Folate is found naturally in a wide variety of foods, including vegetables, fruits and fruit juices, nuts, beans, peas , dairy products, poultry and meat, eggs, seafood and grains. (13) Spinach, liver, yeast, asparagus, and Brussel sprouts are among the foods with the highest levels of folate. (13) For a more detailed list, check out the U.S. Department of Agriculture’s Nutrient Database Web site which lists the nutrient content of many foods and provides a comprehensive list of foods containing folate arranged by nutrient content and by food name.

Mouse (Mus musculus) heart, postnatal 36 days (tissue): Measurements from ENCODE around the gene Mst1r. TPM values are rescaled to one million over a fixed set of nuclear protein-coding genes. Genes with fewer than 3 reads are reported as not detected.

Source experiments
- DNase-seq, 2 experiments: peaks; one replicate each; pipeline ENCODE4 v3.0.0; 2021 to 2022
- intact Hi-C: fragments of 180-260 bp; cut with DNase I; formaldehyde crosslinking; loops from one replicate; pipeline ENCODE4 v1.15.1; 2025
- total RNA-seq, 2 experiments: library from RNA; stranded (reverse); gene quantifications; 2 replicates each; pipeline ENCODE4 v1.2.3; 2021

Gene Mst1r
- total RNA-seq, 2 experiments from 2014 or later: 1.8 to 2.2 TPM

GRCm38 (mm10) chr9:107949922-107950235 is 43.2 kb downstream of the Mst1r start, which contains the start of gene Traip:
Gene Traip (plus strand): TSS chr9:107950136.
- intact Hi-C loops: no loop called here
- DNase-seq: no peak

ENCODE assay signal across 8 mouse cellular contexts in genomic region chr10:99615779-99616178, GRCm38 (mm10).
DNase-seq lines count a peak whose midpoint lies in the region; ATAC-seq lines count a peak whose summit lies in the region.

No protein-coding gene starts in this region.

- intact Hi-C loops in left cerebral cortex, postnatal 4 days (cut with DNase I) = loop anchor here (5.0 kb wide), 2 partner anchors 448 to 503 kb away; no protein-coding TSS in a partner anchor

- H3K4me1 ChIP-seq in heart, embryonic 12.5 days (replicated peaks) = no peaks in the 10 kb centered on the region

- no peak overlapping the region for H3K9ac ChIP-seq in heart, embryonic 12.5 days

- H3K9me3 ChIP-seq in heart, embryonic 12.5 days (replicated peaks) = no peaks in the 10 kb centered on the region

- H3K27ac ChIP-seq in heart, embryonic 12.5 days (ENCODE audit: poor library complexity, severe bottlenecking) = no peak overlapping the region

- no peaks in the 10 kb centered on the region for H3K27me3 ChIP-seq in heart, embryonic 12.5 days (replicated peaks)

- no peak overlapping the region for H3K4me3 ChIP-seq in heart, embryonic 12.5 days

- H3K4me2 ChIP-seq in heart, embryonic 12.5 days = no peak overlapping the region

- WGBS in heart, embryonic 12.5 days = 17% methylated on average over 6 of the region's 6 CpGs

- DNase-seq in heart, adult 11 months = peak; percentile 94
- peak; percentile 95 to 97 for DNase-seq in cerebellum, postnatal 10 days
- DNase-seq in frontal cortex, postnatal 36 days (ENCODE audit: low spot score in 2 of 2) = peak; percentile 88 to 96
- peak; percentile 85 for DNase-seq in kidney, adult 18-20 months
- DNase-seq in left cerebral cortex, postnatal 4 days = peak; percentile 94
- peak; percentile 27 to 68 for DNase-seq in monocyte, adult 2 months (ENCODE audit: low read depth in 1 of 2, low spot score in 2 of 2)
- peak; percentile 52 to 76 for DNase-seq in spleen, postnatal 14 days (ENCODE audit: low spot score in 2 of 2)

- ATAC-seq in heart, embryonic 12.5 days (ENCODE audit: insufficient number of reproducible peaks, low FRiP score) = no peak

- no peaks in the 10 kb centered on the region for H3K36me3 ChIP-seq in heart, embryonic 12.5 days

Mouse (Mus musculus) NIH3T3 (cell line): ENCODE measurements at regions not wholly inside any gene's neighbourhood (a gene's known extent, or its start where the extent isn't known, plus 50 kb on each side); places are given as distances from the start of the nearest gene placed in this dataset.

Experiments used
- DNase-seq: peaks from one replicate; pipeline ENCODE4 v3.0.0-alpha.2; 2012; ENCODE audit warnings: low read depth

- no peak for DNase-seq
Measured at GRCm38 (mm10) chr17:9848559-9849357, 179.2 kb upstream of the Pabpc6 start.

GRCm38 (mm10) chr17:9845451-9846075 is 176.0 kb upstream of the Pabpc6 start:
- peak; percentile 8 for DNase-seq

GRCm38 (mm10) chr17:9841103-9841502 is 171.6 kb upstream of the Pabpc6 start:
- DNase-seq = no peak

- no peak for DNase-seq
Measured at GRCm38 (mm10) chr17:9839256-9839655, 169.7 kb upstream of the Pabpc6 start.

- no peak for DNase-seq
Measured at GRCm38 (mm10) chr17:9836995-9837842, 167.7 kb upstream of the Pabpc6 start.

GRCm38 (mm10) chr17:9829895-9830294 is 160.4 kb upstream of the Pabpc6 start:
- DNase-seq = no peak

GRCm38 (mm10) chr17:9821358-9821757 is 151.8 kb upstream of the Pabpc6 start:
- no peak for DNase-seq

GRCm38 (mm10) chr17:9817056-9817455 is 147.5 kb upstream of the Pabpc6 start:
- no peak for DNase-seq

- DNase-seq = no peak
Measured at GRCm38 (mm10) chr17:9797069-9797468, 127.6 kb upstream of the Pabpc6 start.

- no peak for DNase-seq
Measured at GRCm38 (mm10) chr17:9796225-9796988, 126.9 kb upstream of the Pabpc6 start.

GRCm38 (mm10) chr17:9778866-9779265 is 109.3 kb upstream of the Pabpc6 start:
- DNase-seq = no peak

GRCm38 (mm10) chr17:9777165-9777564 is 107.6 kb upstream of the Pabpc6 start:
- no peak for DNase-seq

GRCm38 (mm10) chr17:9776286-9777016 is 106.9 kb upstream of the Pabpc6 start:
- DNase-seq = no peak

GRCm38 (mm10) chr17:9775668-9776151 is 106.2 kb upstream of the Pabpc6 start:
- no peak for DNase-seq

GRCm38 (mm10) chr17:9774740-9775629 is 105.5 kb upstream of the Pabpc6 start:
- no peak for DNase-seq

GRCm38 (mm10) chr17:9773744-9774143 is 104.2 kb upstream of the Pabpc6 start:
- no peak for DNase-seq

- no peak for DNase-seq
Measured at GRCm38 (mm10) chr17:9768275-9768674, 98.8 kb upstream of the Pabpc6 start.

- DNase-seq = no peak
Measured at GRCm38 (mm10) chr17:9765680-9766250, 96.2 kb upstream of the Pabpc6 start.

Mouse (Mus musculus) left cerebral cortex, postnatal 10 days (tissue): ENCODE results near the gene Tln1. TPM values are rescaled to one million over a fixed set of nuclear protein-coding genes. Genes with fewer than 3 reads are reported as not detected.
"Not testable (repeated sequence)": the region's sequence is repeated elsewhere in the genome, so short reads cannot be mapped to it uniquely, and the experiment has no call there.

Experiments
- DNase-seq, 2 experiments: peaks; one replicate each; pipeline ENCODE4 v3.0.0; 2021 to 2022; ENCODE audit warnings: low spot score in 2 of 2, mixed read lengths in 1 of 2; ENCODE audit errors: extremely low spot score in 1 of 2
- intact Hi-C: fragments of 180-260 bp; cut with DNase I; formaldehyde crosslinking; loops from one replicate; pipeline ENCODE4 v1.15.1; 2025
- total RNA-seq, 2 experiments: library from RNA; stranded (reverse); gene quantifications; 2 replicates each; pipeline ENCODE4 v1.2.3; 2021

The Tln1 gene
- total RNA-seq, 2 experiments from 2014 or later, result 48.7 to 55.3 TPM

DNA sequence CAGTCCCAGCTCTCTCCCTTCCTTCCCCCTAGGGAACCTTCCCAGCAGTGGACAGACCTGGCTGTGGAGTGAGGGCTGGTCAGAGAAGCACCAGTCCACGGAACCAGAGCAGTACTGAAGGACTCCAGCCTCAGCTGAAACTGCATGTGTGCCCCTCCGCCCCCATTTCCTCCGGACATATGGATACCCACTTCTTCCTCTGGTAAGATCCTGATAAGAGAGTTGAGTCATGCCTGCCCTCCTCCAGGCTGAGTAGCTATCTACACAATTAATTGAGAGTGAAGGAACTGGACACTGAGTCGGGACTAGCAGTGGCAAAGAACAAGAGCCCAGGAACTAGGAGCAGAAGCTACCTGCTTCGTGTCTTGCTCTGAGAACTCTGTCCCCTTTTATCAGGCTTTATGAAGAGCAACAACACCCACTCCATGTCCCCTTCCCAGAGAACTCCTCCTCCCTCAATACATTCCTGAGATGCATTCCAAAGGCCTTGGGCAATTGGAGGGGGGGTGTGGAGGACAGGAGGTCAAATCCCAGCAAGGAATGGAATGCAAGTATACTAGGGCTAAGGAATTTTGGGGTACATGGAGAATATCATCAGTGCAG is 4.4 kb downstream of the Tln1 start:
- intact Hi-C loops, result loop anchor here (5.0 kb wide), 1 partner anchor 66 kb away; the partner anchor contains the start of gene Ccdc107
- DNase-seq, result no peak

The federal government’s 2015-2020 Dietary Guidelines for Americans notes that “Nutritional needs should be met primarily from foods (13) and folate is no different. Folic acid was once thought to absorb better in the body than natural folate, but studies have found that a whole foods, folate-rich diet is just as effective. (18) Based on a 2007 study published in the American Journal of Clinical Nutrition, the aggregate bioavailability (the degree to which a substance becomes available to the target tissue) of folates from fruit, vegetables, and liver is approximately 80% of that of folic acid. (16) Therefore, it was decided that the consumption of a diet rich in folate from foods can actually improve the folate status of the population more efficiently that was assumed just a few years ago. In part, this may be because although the body may absorb folic acid faster than it absorbs folate, it must then convert it into folate before it can get to work. (15)